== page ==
• neurogenesis;
  • tritiated thymidine;
  • choline acetyltransferase;
  • immunohistochemistry;
  • development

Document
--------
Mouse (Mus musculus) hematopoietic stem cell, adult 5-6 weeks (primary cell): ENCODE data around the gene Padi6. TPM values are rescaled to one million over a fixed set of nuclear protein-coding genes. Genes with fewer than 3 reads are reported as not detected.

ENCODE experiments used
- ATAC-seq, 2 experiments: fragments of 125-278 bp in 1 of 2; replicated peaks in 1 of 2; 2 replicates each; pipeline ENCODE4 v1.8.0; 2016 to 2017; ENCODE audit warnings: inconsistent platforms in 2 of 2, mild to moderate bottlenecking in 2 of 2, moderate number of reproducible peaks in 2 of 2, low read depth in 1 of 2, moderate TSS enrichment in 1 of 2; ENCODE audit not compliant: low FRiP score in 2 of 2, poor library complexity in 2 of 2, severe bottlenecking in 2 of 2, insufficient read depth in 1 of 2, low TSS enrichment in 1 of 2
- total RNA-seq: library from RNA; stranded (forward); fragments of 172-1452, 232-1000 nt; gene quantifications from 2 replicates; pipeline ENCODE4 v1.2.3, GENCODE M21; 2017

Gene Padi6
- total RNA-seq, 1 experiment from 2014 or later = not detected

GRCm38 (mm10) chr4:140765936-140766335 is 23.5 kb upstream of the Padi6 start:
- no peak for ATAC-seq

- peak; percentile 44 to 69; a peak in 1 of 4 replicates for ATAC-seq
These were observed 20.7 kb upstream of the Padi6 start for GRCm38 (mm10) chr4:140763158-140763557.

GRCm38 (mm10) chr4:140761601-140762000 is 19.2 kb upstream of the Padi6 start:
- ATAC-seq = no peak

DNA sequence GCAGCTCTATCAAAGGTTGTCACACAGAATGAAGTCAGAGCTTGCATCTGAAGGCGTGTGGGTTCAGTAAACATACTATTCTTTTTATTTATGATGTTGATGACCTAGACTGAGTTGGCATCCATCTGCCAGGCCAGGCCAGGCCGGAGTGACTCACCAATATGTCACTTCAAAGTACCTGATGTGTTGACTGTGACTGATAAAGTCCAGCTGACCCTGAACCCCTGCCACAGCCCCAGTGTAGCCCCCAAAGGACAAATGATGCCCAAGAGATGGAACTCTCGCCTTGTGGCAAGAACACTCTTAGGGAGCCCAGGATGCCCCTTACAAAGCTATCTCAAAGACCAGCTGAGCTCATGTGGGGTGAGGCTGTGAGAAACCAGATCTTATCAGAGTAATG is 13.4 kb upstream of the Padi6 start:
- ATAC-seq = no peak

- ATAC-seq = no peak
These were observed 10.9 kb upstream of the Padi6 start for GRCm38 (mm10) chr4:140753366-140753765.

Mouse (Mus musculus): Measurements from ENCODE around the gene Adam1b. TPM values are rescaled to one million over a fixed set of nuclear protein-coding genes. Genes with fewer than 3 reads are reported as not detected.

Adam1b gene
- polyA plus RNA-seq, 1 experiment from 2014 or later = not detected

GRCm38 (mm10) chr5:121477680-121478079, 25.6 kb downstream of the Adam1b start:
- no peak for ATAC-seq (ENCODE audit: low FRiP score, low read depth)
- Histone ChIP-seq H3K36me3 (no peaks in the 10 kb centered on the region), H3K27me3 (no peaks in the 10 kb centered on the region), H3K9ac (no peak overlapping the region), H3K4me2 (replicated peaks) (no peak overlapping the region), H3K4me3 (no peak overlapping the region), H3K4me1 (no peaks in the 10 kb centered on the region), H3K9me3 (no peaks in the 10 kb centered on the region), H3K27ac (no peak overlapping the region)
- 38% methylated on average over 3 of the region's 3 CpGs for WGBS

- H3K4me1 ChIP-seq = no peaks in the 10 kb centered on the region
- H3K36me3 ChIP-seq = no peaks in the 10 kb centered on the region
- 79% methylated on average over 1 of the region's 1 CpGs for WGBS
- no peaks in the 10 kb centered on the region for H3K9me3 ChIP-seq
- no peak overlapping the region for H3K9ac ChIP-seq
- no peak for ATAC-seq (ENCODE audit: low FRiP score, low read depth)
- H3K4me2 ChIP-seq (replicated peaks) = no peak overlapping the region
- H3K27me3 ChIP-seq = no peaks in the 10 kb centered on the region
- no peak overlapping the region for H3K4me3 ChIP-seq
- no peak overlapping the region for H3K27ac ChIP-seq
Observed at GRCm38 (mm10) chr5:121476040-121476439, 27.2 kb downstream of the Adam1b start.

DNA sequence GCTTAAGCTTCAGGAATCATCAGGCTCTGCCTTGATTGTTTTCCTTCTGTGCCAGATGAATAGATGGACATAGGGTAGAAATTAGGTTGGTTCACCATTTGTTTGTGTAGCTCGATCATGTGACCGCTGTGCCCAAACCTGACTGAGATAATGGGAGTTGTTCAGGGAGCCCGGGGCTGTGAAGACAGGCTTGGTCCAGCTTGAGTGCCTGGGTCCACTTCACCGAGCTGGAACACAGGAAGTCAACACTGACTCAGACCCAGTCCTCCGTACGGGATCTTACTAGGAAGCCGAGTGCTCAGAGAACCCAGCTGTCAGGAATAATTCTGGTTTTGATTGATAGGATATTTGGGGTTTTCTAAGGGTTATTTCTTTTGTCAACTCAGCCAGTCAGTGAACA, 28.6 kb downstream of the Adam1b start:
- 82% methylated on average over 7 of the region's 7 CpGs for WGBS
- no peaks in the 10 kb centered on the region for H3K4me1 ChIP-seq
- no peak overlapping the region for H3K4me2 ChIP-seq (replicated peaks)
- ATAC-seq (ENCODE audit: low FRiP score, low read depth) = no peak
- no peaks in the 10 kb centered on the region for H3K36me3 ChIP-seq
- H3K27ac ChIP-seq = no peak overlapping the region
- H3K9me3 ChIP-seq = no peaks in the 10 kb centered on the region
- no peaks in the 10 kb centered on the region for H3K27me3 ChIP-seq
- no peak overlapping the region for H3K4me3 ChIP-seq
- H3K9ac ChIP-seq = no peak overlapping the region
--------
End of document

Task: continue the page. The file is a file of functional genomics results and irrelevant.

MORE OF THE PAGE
The timing of the final mitotic division of basal forebrain cholinergic neurons was studied by injecting [3H]thymidine into timed pregnant rats and processing the brains of their progeny as young adults for immunohistochemistry with a monoclonal antibody to choline acetyltransferase (ChAT) followed by autoradiography. ChAT-positive neurons located caudally in the basal forebrain were found to become postmitotic mostly on embryonic (E) days 12 and 13, whereas the peak final mitosis of more rostrally located ChAT-positive neurons occurred increasingly later, with the most rostral ChAT-immunoreactive neurons leaving their final mitotic cycles on E15 and E16. In all basal forebrain regions, cholinergic neurogenesis was complete by E17. These results indicate that the cholinergic neurons in the basal forebrain become postmitotic in a caudal-to-rostral gradient over about 5 days. The continuity of the gradient suggests that these cholinergic neurons may derive from the same germinal source.